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of bowmen on foot, and of horsemen ill mounted but active, dressed in the most grotesque manner, and covered with charms. On reaching the brow of a hill, the great capital of Eyeo opened to the view, on the opposite side of a vast plain bordered by a ridge of granite hills, and surrounded by a brilliant belt of verdure. On reaching the gate they entered the house of a caboceer, till notice was sent to the king, who immediately invited them to his palace. They had five miles to march through this spacious capital, during which the multitude collected was so immense, and raised such a cloud of dust, that they must have stopped short, had not their escort, by a gentle but steady application of the whip and the cane, opened a way, and finally cleared a space in front of the throne. The king was sitting under a veranda, dressed in two long cotton tobes, and ornamented with three strings of glass beads, and a pasteboard crown covered with blue cotton, which had been procured from the coast. The mission, instead of the usual prostration, merely took off their hats, bowed, and presented their hands, which the king lifted up three times, calling out "Ako! ako!" (How do you do?) His wives behind, drawn up in a dense body, which the travellers vainly attempted to number, raised loud cheers, and smiled in the most gracious manner. After an interview of half an hour, the chief eunuch showed the party to handsome and commodious lodgings, where a good dinner was prepared. In the evening they were surprised by a visit from his majesty in plain patriarchal style, with a long staff in his hand, saying that he could not sleep without again inquiring after them.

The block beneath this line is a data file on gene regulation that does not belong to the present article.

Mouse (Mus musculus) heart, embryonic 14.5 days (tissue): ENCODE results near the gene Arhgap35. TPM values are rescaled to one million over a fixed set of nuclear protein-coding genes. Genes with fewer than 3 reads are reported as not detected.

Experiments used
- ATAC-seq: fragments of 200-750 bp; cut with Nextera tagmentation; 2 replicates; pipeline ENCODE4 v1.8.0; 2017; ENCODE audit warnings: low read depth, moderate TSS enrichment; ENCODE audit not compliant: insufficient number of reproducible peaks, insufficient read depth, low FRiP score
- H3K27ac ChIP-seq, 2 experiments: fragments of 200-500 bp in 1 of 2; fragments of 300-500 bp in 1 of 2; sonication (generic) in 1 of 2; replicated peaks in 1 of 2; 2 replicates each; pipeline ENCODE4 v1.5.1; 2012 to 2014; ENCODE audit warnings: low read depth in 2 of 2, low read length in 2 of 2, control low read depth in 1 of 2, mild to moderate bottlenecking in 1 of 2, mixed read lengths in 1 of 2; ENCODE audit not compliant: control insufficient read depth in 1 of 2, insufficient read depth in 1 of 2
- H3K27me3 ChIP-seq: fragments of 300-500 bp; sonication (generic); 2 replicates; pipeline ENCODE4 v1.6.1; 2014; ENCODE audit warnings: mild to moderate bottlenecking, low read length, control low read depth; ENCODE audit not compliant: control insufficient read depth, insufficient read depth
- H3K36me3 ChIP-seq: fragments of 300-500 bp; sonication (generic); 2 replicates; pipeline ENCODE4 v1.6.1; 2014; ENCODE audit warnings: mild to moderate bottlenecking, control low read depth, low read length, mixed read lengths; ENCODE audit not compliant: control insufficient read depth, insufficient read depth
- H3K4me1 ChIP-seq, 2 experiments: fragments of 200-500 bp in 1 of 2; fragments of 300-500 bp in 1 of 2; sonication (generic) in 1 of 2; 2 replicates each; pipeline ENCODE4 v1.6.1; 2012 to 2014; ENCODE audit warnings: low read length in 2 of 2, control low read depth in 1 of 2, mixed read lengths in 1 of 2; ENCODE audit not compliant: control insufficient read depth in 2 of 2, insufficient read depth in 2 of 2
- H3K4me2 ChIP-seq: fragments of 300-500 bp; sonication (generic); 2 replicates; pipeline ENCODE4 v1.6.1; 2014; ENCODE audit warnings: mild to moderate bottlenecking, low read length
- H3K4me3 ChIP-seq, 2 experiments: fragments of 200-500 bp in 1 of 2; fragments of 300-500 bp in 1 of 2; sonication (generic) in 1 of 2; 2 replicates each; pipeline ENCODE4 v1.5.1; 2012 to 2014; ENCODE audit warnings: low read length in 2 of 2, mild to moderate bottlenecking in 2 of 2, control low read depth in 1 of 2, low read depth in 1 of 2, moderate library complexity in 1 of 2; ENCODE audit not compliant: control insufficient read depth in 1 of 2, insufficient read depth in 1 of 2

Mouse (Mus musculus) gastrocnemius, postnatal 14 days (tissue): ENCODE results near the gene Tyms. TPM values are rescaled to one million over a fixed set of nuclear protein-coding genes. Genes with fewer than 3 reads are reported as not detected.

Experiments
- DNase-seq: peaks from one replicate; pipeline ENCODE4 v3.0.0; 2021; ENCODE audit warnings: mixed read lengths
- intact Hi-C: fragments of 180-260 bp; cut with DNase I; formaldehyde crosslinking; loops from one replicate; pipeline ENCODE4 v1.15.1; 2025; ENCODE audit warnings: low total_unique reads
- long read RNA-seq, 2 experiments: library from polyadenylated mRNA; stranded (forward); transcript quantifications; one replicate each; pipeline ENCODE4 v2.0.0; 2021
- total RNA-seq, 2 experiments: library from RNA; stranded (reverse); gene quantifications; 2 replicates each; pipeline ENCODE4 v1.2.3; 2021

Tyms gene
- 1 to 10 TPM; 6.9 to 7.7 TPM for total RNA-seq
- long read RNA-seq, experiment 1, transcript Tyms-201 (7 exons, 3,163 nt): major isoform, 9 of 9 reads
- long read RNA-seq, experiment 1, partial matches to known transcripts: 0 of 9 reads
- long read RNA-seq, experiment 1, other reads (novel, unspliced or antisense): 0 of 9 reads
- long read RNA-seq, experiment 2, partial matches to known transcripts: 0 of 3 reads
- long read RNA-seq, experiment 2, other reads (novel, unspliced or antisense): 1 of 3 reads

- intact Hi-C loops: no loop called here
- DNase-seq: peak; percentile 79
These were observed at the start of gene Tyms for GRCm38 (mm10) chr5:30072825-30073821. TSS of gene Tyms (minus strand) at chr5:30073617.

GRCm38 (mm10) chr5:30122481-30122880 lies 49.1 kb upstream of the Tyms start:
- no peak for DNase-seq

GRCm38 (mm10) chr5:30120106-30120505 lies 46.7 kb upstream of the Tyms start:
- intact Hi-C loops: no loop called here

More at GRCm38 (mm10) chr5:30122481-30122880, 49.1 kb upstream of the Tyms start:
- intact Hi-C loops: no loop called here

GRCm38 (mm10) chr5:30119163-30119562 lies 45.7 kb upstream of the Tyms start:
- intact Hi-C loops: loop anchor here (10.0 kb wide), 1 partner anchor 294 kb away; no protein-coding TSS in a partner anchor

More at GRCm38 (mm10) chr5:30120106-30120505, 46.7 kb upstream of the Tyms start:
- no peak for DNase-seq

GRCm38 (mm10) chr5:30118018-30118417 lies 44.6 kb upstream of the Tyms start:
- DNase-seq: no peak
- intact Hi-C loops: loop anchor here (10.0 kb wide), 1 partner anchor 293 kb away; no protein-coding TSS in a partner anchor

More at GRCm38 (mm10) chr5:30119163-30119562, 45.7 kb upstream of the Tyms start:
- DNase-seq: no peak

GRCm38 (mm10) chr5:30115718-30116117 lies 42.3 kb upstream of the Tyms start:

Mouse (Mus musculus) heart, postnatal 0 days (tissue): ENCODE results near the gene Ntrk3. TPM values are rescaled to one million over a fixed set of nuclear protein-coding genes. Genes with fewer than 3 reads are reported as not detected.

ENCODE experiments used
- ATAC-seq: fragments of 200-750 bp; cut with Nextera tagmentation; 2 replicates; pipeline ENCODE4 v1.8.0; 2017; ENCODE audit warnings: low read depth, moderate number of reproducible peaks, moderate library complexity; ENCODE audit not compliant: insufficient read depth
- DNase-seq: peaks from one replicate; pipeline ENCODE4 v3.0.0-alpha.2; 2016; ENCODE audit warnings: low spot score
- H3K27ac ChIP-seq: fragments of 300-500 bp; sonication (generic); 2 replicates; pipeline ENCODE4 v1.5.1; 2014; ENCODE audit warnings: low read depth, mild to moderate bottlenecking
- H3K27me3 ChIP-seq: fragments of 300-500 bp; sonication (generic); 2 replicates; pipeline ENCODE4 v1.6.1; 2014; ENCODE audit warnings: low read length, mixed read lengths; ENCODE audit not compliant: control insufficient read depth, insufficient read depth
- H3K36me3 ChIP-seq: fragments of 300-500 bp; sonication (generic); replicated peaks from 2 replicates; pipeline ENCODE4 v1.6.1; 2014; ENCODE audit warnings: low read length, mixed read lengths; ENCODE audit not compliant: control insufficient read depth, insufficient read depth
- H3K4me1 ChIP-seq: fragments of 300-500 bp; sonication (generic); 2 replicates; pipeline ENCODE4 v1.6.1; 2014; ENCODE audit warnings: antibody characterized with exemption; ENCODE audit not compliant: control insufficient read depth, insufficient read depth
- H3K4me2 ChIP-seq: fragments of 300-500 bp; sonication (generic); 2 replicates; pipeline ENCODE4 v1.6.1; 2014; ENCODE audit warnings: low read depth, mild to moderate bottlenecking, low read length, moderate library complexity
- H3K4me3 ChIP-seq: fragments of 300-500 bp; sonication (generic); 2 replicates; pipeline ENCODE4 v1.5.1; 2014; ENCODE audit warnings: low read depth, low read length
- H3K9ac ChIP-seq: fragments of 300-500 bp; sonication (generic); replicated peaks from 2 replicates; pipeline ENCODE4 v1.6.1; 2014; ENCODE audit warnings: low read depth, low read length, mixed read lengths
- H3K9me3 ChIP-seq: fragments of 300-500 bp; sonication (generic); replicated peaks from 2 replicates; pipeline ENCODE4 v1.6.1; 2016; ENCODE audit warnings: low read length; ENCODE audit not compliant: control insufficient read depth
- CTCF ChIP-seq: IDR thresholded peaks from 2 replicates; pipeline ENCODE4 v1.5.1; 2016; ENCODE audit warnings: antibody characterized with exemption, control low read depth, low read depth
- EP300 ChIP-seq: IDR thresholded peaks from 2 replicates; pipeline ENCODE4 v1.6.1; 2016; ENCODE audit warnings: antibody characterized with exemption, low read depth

Eyeo, or Katunga, capital of the kingdom of Yarriba, is fifteen miles in circumference, and supplied by seven large markets; but there are many open fields and spaces in this wide circuit, and hence the number of inhabitants could not even be conjectured. The population of the country must be very great, the whole being under cultivation, and the towns large and numerous. The government, in theory, is most despotic. The greatest chiefs, when they approach the sovereign, throw themselves prostrate on the ground, lie flat on their faces, and heap sand or dust upon their heads; and the same degrading homage is paid to the nobles by their inferiors. Yet the administration seems mild and paternal; no instances of wanton cruelty were